Columbia River Gorge

The Columbia River Gorge, an 80-mile geologic wonder that forms the border between northern Oregon and southern Washington, is proof of Nature's unbridled strength. Glacial floods thousands of years ago carved this 1,200-mile-long river, which is the only sea-level passage to cross the Cascade Mountains. With cliffs rising as high as 4,000 feet, the Gorge acts as a funnel for North America's fourth largest river, whose tributaries include the mighty Snake River.

Columbia River Gorge and Crown PointFor more than 10,000 years, the Gorge has been a resource for sustenance and survival for human generations. It has also been a source of phenomenal beauty and enjoyment, providing a playground for just about every kind of recreation. The river's canyon-like walls create ideal wind conditions for windsurfing and sailing and the majestic beauty of the area lends itself to numerous return trips. The 620-foot cascading Multnomah Falls, off of I-84, is just one of about a dozen waterfalls that are accessible from the Columbia River Highway (I-84). Other activities include river cruises, nature hikes, and kayaking.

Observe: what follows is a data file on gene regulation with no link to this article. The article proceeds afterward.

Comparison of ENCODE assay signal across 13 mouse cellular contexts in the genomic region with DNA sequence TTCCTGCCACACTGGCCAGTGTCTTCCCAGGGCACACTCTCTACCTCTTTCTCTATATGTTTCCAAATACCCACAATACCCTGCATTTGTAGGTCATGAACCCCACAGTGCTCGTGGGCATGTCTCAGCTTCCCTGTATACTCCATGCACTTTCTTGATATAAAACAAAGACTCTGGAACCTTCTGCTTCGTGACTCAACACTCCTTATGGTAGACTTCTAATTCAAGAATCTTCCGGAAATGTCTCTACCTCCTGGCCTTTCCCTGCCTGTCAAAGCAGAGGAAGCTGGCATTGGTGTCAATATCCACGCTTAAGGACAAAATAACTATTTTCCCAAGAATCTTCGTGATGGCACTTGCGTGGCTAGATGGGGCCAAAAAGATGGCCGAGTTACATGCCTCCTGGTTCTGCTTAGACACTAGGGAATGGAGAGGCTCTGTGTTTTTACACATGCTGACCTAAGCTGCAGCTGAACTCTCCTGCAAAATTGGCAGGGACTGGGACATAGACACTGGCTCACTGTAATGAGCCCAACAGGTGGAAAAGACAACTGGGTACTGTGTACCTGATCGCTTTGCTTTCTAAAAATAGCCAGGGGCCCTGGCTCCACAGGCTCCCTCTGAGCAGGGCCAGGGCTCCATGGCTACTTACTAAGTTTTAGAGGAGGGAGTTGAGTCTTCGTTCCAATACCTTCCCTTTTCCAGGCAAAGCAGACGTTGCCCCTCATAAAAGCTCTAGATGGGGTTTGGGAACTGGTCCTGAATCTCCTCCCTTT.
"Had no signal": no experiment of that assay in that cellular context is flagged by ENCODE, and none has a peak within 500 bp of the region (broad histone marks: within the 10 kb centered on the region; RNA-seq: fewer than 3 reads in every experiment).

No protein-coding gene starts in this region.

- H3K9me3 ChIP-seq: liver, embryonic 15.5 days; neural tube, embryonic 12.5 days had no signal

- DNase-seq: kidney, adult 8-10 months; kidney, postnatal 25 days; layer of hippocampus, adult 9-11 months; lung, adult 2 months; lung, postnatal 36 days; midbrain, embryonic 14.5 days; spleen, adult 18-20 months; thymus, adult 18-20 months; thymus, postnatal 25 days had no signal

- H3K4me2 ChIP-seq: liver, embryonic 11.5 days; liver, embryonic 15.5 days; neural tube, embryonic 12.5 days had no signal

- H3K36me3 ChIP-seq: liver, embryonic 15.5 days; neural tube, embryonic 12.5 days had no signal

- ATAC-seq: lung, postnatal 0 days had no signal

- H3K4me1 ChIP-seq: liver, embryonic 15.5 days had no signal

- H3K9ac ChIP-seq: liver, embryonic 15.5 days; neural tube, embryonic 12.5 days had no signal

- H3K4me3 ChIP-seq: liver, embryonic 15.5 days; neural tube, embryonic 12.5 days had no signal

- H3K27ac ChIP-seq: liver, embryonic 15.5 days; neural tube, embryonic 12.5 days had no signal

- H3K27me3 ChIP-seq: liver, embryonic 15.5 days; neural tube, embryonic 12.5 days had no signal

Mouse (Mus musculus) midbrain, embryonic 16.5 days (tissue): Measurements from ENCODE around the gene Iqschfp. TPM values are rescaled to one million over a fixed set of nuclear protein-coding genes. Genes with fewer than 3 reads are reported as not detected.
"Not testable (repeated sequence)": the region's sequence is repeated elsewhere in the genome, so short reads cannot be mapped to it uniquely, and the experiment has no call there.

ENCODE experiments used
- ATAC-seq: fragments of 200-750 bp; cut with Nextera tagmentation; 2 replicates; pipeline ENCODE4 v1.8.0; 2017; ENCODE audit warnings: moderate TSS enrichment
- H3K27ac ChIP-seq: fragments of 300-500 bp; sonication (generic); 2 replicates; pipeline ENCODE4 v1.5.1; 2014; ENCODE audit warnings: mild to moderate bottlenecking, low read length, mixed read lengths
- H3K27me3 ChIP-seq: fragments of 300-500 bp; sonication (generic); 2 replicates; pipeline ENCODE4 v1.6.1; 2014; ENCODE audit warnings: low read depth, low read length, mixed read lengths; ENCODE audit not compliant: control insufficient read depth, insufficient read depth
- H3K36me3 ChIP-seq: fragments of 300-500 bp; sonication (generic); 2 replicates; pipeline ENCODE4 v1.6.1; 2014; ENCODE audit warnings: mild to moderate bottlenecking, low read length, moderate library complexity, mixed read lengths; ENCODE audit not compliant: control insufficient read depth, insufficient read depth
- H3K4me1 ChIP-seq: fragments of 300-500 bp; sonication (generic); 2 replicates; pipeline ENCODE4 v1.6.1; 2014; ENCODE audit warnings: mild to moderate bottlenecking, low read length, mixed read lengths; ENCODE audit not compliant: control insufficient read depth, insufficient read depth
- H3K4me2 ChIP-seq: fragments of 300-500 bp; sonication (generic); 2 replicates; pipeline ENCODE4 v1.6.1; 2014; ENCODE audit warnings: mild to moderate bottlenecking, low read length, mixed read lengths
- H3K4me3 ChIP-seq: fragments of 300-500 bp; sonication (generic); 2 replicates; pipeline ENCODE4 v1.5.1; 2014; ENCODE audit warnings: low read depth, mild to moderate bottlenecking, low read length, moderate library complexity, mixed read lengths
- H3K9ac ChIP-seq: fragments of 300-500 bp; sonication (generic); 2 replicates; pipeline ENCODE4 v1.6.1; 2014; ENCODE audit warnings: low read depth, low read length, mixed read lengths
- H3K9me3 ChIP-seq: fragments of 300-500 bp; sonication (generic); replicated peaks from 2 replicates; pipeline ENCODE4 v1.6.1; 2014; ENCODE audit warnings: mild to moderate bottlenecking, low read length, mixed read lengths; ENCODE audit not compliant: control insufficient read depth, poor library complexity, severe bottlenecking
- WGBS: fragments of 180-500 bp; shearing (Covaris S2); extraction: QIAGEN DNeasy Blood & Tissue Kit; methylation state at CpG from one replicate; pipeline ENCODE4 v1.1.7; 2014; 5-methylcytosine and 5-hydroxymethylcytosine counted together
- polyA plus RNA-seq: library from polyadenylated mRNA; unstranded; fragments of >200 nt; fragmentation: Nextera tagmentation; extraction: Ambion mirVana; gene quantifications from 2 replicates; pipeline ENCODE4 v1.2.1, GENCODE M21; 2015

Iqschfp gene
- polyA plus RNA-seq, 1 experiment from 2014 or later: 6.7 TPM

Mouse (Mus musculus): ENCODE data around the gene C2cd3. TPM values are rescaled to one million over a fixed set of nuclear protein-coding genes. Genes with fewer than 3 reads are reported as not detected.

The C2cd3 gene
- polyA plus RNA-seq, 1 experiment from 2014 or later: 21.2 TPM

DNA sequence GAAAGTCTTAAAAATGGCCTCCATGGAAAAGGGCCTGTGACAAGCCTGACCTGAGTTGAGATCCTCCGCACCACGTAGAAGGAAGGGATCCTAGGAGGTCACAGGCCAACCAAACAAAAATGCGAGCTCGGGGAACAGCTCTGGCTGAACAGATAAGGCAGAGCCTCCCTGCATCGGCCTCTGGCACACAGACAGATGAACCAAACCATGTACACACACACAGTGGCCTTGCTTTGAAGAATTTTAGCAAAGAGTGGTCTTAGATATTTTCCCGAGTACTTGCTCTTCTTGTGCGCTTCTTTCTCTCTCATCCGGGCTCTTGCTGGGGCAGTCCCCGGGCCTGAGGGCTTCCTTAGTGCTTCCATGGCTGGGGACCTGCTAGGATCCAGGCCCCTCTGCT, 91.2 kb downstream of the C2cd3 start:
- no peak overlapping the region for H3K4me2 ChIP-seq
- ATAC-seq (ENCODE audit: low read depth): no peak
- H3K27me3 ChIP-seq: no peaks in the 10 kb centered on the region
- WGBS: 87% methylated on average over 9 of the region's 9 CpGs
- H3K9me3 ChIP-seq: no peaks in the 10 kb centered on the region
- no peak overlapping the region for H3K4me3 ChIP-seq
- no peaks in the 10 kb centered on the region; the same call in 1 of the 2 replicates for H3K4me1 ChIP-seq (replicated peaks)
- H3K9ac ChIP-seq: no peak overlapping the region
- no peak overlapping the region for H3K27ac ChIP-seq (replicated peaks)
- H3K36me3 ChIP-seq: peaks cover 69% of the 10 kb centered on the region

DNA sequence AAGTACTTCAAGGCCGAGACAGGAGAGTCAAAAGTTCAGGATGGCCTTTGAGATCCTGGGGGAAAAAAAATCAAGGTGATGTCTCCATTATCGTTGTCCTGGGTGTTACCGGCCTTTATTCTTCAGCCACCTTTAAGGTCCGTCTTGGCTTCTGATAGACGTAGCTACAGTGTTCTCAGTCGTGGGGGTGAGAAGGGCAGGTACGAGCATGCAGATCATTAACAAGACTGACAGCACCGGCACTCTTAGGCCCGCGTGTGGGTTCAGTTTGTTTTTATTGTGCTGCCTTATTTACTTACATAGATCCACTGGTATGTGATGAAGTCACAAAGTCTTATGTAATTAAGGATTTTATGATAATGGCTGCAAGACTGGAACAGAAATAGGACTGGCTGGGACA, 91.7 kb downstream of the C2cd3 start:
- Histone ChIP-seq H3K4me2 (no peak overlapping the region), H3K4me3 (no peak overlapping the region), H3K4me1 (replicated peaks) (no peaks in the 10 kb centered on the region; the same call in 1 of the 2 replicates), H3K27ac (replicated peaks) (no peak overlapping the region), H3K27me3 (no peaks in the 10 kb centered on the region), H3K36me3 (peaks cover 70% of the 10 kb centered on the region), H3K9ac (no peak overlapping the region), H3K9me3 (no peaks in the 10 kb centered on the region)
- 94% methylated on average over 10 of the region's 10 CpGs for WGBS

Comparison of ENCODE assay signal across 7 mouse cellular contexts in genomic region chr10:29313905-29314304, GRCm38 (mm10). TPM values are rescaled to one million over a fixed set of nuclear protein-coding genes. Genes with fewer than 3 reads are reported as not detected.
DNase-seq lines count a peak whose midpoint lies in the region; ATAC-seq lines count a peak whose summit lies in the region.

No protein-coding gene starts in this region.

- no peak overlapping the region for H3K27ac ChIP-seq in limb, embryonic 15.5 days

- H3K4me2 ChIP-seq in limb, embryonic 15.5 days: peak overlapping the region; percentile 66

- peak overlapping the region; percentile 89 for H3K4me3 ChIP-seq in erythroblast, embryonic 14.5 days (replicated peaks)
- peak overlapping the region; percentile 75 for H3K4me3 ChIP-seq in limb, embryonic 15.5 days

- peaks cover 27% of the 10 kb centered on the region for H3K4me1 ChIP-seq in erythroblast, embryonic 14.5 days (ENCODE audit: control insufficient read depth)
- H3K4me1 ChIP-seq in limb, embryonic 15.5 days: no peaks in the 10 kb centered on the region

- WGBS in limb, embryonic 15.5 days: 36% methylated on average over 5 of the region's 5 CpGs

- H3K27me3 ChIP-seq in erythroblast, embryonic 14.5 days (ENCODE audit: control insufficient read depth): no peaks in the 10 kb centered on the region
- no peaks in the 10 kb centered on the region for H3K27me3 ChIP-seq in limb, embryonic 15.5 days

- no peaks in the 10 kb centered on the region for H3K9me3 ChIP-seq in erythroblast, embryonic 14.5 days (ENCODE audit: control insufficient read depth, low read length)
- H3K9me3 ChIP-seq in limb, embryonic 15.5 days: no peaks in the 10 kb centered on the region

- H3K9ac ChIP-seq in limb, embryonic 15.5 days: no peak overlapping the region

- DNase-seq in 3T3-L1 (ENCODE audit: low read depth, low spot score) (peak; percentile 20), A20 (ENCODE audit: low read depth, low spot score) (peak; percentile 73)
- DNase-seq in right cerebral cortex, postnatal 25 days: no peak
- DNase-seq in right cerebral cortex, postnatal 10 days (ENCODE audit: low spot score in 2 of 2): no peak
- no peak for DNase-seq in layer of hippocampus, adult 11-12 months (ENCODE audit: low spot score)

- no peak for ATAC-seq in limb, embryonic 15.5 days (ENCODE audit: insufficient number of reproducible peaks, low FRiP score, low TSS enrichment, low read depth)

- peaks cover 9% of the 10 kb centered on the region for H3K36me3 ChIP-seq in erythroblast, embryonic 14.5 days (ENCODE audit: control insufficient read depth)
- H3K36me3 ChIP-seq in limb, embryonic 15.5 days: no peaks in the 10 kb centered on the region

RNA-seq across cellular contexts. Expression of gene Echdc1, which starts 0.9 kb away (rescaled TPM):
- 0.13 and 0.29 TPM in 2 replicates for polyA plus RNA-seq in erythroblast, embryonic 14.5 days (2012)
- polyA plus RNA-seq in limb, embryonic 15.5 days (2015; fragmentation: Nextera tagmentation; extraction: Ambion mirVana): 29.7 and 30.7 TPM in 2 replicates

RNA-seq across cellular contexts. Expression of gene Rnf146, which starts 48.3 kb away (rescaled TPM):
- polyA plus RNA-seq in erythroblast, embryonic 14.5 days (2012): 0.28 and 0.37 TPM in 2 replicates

Photo by www.oregonscenics.com

Camping offers an ideal setting in which to appreciate the splendor of the Columbia River Gorge, but there are also numerous inns, heritage buildings and hotels that offer accommodations. Shopping is available in several of the small towns along the river, such as Hood River, White Salmon and The Dalles. Attractions include a number of museums, galleries and live performance theaters, as well as wineries, seasonal music festivals and performances.

Getting to the Gorge is easy: The Columbia River Highway/I-84 intersects with I-5 in Portland and follows the river's edge to Umatilla, at the east end of the Gorge. Highway 14, on the Washington side offers a scenic view but less access to appealing roadside attractions.

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